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People wear face masks in Vietnam's southern Kien Giang province.
People wear face masks in Vietnam's southern Kien Giang province.
Kati Bohmbach

It was the kind of definitive piece of information that has been rare since the COVID-19 pandemic began: On Monday, New Zealand Prime Minister Jacinda Ardern announced that coronavirus transmission has been officially eliminated in the country, since its appearance there in late February. According to the Director-General of Health, it has been at least 17 days since the last new case of the country was reported and the last person being treated for the disease has recovered.


"With care and commitment our team of 5 million has united to protect New Zealanders' health and ensure we now have a head-start on our economic recovery," the prime minister said of the cooperation from New Zealand's population throughout coronavirus containment measures since the virus began its rapid spread across the island nation at the beginning of March.

When the number of coronavirus cases jumped to 800 in mid-March, almost entirely due to citizens returning home from abroad, the country decided to shift gears from virus mitigation to virus elimination, with an ambitious four-tiered response system. With mitigation measures, like closing schools to "flatten the curve," countries are acting in response to the pandemic's progression. With elimination measures, however, the order is reversed, with strong measures imposed at the start of the outbreak for maximum prevention of the introduction and transmission of the virus.

The mandatory lockdown system is now at its lowest tier, with no more social distancing measures or bans on public gatherings. Citizens can now go to work and move about the country freely, however, the country is still working out how it can reopen its largest export industry, tourism, as international borders remain closed.

Ardern revealed her plans for reviving the economy, saying, "We have done really well as a nation... we are not done yet." One proposal that would allow for tourism with less of the risks would be opening up a controlled "transtasman bubble" between parts of Australia and other nearby islands like Fiji and Tonga, which also have not been as hard hit by the virus.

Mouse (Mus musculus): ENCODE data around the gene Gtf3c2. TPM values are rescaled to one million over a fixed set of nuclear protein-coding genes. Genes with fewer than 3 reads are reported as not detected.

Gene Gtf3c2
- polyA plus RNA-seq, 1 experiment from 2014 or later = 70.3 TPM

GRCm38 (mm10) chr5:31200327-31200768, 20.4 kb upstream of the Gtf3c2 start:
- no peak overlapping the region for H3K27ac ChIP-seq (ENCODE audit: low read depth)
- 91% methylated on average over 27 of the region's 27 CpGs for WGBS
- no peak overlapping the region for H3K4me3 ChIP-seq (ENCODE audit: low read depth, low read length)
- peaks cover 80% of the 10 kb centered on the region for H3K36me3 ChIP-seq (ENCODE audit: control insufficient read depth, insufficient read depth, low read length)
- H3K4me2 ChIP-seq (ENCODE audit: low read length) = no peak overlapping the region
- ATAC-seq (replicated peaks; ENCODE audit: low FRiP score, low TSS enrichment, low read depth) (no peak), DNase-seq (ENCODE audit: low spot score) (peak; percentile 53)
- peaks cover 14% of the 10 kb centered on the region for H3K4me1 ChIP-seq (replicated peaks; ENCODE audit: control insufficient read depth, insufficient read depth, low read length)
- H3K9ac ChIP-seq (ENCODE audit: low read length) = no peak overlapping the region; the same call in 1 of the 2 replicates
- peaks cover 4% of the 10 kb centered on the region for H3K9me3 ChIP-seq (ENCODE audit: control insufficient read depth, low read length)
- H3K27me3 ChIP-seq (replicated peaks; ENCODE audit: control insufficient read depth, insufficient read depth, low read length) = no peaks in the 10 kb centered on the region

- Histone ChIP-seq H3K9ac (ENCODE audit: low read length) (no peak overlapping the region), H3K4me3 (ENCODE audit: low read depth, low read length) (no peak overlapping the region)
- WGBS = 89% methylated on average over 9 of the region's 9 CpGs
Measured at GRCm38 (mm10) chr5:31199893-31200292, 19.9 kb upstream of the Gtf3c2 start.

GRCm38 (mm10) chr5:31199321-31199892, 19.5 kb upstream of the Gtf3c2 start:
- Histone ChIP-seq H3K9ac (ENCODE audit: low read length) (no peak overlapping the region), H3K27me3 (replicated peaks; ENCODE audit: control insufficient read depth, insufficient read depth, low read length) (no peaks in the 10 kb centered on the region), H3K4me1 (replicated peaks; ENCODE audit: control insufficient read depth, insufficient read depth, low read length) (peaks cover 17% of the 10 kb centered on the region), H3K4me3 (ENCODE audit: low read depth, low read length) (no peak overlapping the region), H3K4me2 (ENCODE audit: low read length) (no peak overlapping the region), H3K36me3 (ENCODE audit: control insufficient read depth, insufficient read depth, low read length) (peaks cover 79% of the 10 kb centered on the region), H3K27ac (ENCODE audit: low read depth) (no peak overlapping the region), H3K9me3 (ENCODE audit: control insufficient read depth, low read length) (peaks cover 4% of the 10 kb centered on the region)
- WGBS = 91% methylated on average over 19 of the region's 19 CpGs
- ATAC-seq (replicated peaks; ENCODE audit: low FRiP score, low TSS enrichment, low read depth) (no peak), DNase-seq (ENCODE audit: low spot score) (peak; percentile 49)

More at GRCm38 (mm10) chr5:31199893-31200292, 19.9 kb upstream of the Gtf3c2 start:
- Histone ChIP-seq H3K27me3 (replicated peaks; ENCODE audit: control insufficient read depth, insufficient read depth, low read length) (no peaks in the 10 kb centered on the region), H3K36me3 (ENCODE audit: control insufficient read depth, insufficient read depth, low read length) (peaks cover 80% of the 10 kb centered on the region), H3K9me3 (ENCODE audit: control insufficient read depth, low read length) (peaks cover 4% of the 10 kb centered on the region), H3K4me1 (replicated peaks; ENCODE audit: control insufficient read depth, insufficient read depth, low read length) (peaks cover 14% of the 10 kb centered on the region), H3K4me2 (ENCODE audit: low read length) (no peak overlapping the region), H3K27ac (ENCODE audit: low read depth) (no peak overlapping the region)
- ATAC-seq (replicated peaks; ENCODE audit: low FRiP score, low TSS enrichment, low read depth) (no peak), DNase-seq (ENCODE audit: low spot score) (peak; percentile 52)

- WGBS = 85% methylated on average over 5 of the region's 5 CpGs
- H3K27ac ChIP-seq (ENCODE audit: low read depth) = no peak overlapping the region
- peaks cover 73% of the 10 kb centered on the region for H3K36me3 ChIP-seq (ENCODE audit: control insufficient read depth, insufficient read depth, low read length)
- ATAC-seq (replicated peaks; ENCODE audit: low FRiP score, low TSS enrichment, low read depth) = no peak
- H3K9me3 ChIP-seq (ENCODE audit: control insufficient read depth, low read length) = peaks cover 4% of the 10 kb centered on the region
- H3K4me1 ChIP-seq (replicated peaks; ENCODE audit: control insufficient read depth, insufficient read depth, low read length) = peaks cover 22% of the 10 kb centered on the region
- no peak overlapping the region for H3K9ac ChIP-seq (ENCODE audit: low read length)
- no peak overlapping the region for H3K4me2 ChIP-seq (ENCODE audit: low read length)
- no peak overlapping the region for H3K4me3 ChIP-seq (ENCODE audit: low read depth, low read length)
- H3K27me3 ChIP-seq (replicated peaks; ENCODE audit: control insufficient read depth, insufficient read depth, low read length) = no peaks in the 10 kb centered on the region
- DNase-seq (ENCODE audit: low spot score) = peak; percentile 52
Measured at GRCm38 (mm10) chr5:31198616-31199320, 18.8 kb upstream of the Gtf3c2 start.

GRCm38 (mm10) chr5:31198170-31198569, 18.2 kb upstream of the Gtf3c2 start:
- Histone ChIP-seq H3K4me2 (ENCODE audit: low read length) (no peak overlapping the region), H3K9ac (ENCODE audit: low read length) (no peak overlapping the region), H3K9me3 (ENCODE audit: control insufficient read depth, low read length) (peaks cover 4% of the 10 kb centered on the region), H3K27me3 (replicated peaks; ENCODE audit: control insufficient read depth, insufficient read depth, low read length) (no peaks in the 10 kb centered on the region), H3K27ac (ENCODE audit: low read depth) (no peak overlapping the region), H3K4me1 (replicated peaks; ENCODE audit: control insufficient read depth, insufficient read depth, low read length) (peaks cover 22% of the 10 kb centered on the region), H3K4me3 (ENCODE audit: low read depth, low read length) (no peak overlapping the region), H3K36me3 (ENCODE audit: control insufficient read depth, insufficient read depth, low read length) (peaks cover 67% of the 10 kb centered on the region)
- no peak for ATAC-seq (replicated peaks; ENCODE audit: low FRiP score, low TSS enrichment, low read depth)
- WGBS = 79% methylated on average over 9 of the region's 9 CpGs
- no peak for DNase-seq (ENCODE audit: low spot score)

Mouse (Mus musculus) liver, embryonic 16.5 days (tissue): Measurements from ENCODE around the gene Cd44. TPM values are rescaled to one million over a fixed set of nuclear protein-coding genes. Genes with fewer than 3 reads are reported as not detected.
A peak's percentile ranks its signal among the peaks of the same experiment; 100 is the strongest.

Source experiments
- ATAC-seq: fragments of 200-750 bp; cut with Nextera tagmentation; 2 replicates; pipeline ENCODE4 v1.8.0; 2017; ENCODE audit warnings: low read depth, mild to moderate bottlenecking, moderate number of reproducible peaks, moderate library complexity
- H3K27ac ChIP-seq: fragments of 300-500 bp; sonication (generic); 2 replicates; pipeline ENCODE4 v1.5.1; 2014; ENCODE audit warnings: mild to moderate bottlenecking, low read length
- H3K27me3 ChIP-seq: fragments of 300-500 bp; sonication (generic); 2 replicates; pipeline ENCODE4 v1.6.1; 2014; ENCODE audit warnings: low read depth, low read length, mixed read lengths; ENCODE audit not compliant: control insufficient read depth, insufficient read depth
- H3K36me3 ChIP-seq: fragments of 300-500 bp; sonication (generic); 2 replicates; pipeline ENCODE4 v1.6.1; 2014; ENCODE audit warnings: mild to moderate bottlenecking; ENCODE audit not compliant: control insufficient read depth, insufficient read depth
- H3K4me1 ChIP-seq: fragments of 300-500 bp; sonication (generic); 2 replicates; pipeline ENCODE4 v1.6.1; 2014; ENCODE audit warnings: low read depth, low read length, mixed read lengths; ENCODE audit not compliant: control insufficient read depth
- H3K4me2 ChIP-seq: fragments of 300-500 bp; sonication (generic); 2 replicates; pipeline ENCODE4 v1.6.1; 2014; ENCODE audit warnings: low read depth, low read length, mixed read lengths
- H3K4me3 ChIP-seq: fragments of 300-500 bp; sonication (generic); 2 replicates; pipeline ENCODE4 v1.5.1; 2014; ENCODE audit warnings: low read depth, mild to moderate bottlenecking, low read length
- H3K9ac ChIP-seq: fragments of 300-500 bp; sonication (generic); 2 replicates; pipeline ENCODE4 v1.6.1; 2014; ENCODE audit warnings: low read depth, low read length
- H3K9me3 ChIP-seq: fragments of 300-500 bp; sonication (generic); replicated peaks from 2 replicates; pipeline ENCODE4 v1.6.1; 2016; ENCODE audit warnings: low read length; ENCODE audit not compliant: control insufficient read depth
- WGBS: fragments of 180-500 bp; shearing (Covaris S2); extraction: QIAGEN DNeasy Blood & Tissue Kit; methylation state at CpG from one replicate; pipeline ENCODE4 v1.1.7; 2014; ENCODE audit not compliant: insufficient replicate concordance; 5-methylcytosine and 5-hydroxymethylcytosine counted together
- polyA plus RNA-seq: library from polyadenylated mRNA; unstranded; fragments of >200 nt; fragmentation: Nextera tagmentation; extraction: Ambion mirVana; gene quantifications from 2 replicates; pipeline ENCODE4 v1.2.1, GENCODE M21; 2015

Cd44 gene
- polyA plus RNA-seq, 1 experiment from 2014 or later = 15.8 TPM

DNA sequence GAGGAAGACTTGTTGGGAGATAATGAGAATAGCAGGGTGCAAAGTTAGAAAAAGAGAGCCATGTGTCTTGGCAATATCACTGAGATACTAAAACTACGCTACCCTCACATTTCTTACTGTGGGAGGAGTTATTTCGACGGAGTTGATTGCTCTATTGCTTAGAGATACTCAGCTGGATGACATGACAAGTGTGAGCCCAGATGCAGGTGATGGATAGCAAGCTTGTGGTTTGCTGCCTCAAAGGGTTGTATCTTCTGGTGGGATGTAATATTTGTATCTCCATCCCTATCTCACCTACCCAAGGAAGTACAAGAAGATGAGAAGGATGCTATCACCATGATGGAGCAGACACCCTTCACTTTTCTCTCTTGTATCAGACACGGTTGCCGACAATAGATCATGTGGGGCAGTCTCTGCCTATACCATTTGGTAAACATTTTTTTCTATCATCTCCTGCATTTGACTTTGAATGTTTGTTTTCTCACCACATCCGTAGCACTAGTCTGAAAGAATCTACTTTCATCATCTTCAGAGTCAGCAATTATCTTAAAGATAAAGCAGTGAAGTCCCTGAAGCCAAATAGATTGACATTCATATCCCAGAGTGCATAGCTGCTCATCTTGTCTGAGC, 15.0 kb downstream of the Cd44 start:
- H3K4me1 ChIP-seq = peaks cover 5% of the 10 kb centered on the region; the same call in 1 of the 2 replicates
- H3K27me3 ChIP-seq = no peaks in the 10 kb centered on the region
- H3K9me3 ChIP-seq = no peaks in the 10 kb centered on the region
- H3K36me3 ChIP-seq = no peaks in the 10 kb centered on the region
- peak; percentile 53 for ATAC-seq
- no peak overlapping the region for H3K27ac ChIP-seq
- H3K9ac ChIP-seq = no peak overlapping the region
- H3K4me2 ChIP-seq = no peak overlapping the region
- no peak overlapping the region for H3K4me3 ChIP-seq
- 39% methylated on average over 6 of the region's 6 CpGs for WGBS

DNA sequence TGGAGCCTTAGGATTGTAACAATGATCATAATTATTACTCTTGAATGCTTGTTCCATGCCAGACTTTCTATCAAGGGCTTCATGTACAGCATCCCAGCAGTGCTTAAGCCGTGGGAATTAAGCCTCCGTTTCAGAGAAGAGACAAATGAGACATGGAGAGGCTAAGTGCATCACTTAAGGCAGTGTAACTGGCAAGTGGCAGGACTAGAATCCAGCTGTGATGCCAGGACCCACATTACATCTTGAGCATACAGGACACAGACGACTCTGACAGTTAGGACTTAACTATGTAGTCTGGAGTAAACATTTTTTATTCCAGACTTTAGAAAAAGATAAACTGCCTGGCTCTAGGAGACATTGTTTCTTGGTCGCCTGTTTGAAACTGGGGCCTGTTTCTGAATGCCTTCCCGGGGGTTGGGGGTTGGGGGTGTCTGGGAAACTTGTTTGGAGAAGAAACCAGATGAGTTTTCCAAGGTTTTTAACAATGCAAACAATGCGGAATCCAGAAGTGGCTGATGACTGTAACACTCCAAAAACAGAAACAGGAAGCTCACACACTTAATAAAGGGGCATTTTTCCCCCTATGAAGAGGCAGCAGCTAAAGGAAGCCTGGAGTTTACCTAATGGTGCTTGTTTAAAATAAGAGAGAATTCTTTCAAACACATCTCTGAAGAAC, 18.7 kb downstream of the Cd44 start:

New Zealand isn't alone in limiting the toll of the virus. Here are some of the countries that have stood out — whether thanks to public policy, good fortune or some combination of the two — as relative success stories during the global outbreak:


VIETNAM: Despite its long and porous shared border with China, where the virus emerged, Vietnam has no recorded COVID-19 deaths.

  • Numbers: According to the Hanoi Times, the current rate of people cured compared to infected is 95.2% with 332 people infected, 316 people recovered. The country has now gone 53 days without a domestically transmitted infection.
  • Factors: According to a top Vietnamese envoy, the country was able to keep its national numbers low because of early awareness and public adherence to social distancing.


SOUTH KOREA: In a matter of months, South Korea was able to go from the nation second hardest-hit by the virus after China, to lifting some social distancing restrictions as early as April.

  • Numbers: The country has seen a slight uptick in the number of cases in the past few weeks, with a new national total of 11,852 infected and 274 virus-related deaths, though some 1,000 of these infections are attributed to South Korean nationals returning from abroad.
  • Factors: South Korea has been hailed as a successful example of how acting quickly to implement mass testing and contact tracing nationwide can effectively flatten the curve of the coronavirus.


JORDAN: The government of Jordan ended its restrictive curfew to suppress the spread of coronavirus last Saturday and a number of sectors are set to resume.

  • Numbers: Health Minister Saad Jaber reported 23 new cases of coronavirus on Monday, bringing the total number of cases in the kingdom to 831.
  • Factors: Jordan's low numbers throughout the virus' spread have been attributed to its early and systemic action. The country formed and mobilized an Epidemics Committee by late January, right as the virus was taking hold in China, at least five weeks before the first coronavirus case was reported in Jordan at the beginning of March.